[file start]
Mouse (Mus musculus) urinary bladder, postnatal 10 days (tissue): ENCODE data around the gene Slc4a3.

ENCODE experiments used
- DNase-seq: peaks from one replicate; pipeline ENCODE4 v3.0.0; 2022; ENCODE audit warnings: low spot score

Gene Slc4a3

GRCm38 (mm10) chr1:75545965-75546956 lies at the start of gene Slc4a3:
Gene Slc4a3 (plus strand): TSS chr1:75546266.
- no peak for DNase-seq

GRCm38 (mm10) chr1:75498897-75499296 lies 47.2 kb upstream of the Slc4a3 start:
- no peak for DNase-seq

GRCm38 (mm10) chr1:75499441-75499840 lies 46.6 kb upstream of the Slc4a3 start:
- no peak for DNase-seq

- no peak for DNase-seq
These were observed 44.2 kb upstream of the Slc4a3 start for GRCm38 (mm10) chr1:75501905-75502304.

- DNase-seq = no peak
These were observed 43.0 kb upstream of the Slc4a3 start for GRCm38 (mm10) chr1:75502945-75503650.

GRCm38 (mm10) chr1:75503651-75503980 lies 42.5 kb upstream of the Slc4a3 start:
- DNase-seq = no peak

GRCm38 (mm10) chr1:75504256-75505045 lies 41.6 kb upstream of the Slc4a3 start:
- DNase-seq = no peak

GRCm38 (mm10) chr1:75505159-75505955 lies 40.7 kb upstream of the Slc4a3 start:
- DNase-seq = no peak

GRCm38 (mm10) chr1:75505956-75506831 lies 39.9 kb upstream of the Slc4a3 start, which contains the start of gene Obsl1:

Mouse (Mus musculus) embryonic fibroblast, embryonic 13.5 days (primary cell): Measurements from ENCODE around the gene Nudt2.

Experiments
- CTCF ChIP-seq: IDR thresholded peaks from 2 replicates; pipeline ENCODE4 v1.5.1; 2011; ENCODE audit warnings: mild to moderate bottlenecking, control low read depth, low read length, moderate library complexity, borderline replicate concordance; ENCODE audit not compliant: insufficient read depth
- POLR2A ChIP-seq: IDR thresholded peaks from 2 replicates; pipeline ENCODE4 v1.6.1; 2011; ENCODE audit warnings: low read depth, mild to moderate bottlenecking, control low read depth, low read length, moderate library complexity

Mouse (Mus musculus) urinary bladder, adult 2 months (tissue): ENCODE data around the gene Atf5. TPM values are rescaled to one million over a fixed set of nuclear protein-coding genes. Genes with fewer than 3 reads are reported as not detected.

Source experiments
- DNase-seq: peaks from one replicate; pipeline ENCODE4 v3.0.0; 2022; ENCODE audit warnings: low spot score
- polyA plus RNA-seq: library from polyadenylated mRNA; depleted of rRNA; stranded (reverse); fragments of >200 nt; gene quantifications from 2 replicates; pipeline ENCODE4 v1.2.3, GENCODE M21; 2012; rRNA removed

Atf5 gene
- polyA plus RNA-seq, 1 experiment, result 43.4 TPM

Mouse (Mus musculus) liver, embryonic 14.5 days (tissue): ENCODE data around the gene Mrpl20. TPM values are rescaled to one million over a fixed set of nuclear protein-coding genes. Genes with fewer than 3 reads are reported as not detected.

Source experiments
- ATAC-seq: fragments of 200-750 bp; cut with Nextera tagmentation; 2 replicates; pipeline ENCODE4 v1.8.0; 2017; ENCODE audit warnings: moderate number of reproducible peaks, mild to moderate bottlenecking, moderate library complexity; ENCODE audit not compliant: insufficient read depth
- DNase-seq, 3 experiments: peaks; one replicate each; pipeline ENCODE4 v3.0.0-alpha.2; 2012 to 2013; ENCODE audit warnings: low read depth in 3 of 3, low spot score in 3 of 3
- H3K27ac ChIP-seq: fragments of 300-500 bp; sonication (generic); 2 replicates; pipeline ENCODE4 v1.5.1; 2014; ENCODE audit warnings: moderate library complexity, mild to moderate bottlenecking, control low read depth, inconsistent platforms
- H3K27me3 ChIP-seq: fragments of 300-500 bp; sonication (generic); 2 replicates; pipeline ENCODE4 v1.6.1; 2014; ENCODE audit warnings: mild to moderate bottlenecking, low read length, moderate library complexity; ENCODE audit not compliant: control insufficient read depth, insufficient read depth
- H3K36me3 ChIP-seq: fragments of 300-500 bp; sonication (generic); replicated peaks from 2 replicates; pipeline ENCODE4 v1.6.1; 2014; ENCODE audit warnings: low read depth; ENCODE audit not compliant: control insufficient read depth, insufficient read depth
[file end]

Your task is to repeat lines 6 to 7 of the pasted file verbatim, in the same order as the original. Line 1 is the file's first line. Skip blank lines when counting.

Gene Slc4a3 (plus strand): TSS chr1:75546266.
- no peak for DNase-seq